Friday, June 22, 2007

An Event Apart: Day Two


There is way too much to share here. I can't say how much this stuff has inspired me.

I heard the term 'designed by a webmaster', and it was like taking a blow to the chest. I looked back on what I would have called 'some of my best work' and wretched. it was designed by a webmaster. The content was there, it was very functional and I would say usable. It did not however, look like something I 'wanted' to use. There was no user engagement.

Khoi Vinh talked about using grid layouts for the website, and it made so much sense. Clean, efficient and it allowed the web page to tell you where to click, how to use it.

Mike Davidson began the revolt, or helped to continue it. Encouraging everyone to set the standards for web usage and design instead of waiting for a bloated bureaucracy to tell you what to do. I was ready to burn my shorts in solidarity.

It was hard to sit in this conference and listen, so many ideas that I just wanted to start immediately working on.

The folks at A List Apart including Jeffrey Zeldman and Eric Meyer are truely inspiring and I thank them whole-heartedly for bringing these minds together.

Stay tuned, I have more to share

Thursday, June 21, 2007

An Event Apart: Day One

Today was the first day of An Event Apart in Seattle. All in all a good day. The speakers are engaging and interesting, with a good mix of humor and information.

The group at A List Apart, starting with Jeremy Zeldman and Eric Meyer proclaim the site is for Website Builders. To be honest I didn't catch the subtle nuance of the phrase. The event however cleared that up. Instead of targeting the developers or designers out here, the range of topics engage the entire experience of a website or web application. From the details of typography to the thoughts technology and enabling web visitors, the speakers shared their insightful experiences in creating websites.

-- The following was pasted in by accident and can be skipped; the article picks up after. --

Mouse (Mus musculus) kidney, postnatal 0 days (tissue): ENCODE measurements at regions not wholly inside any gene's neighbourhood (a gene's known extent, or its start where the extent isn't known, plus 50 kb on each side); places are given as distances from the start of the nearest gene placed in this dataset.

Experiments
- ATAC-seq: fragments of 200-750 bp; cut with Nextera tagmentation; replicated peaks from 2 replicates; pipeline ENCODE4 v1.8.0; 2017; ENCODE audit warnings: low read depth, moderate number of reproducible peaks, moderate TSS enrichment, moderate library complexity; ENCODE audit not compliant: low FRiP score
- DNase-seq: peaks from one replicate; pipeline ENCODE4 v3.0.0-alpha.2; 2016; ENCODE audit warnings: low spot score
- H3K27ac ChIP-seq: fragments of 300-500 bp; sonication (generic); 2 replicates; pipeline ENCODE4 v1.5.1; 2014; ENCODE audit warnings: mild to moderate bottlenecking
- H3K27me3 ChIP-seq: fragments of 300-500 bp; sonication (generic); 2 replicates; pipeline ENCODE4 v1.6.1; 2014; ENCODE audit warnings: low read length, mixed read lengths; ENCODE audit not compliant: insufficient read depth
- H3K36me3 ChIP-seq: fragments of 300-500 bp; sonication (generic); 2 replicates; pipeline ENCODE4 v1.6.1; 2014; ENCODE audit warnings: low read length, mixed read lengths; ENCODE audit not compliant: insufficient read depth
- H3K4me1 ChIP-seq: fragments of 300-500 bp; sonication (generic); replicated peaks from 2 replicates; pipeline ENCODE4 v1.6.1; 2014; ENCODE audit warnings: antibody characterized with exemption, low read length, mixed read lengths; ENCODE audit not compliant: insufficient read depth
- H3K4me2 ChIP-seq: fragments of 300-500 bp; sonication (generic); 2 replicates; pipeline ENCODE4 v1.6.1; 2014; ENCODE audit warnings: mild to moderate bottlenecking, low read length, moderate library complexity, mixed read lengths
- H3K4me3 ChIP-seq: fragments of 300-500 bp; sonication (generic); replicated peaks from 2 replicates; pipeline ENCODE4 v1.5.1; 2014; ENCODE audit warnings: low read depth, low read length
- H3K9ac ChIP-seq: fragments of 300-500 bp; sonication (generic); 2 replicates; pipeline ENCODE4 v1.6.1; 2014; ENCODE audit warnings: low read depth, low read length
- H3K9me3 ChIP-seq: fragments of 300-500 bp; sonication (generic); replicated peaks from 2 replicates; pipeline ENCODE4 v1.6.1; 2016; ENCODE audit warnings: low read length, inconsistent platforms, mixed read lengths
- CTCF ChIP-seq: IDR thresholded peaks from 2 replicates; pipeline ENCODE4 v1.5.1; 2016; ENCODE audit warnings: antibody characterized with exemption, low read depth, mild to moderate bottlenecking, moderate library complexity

Here are a couple of the speakers and the topics given.

Secrets of the CSS Jedi - Eric Meyer
Eric started us off with a discussion on CSS browser defaults and how to minimize the differences in browsers for the pages. He also shared with us those items that are not only difficult to change, but not worth the worry either.

Writing the User Interface - Jeffrey Zeldman
Here we received advice on how to not overburden visitors with too much info, as well as how to be sure the information or instructions provided are not only concise but clear and easily understood. He also provided that any percentage of customer baser is worth consideration, maybe you can't accommodate for one reason or the other, but you still need to give it thought.

Designing You Way Out of a Paper Bag - Jason Santa Maria
Jason schooled us in the finer details of the site design process, providing examples of wireframes, graybox diagrams and multiple proofs. He maintained that while the client is the final say, they came to the designer for a reason, for expertise, and you should not be afraid to showcase your ideas and thought processes and give the client their monies worth.

Are You Experienced - Andy Budd
Perhaps to me the most insightful discussion was that given by Andy Budd. Andy talked about designing a user experience. He provided examples of how most sites are given to designing around the user or the business or the technology. The experience should take all that into account but should not be defined by that alone, that a graceful combination can provide the website visitor with a fun, engaging and helpful website.

And now on to Day Two ...

Change of Format

When I first started this blog, it was to post simply random thoughts, or at least that is what I told myself. I also told myself that I could work on my rapidly decaying (some may say non-existent) writing skills.